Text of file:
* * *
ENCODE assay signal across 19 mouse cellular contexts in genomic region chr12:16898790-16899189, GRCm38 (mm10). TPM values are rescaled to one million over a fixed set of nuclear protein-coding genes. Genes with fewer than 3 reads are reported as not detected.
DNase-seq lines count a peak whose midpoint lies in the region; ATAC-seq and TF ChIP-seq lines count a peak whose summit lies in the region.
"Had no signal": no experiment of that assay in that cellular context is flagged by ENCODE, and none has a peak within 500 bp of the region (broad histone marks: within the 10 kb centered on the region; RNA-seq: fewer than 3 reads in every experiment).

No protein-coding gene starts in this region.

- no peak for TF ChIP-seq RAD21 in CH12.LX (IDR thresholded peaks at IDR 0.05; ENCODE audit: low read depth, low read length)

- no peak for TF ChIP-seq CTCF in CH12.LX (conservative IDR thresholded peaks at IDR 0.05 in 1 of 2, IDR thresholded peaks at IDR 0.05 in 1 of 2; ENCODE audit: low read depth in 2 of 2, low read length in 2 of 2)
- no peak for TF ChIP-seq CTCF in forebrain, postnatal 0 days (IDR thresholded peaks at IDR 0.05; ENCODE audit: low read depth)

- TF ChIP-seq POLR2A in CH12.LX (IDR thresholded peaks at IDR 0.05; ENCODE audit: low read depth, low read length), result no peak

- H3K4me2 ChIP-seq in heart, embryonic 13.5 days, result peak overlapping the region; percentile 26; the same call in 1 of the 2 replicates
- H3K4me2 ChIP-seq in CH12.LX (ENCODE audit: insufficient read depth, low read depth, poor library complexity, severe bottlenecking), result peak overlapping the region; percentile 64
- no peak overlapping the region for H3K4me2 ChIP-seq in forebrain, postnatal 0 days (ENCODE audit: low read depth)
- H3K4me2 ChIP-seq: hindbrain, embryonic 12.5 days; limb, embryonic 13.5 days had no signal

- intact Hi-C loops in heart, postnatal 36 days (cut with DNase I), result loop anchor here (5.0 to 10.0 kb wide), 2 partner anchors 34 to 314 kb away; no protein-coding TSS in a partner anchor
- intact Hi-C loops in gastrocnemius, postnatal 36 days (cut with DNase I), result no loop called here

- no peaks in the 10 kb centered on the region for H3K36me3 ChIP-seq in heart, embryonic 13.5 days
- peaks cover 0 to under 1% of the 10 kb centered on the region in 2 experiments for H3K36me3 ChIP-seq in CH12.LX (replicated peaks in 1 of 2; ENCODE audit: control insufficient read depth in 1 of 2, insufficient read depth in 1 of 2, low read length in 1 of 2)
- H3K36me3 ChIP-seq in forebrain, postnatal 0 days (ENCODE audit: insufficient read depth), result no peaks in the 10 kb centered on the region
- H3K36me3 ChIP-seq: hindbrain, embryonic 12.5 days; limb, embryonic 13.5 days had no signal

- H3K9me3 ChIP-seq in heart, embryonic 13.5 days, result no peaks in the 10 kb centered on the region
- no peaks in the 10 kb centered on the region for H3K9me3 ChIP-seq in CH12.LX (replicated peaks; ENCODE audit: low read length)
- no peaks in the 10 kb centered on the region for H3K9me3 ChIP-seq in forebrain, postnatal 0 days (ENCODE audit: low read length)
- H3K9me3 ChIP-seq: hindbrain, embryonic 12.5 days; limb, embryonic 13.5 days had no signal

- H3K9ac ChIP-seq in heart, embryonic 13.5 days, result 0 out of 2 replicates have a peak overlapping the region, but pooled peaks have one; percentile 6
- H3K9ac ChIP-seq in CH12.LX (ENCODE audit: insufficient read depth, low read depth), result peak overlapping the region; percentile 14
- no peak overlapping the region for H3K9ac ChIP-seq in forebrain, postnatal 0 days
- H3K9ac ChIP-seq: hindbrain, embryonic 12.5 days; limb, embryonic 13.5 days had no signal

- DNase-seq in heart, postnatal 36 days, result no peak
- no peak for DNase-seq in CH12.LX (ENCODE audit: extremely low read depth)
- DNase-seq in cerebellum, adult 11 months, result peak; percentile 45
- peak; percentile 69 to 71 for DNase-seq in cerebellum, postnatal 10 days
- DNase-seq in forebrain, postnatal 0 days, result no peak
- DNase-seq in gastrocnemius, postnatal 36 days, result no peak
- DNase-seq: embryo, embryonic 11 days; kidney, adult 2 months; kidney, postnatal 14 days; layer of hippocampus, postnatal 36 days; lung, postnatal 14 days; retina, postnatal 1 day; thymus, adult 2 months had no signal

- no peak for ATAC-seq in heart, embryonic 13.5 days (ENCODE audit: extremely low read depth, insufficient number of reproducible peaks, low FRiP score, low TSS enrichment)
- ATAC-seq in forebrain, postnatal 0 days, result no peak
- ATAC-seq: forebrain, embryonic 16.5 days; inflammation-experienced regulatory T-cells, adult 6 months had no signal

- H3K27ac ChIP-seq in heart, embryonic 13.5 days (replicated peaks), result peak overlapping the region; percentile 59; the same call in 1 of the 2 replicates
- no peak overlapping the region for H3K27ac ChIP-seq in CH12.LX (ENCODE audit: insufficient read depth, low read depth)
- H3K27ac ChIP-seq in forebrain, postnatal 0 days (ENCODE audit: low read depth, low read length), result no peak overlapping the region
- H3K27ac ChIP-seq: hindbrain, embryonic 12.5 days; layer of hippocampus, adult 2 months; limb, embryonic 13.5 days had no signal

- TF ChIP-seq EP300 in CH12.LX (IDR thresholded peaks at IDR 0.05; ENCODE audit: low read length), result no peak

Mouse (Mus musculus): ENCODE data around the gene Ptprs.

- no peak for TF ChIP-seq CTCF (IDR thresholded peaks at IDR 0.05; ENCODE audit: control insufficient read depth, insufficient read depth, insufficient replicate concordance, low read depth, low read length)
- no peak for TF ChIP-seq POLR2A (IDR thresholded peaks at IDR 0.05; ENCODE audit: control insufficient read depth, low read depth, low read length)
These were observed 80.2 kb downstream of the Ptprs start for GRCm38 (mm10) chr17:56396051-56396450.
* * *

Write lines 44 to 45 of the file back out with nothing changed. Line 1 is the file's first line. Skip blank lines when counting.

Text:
- no peak for TF ChIP-seq POLR2A (IDR thresholded peaks at IDR 0.05; ENCODE audit: control insufficient read depth, low read depth, low read length)
These were observed 80.2 kb downstream of the Ptprs start for GRCm38 (mm10) chr17:56396051-56396450.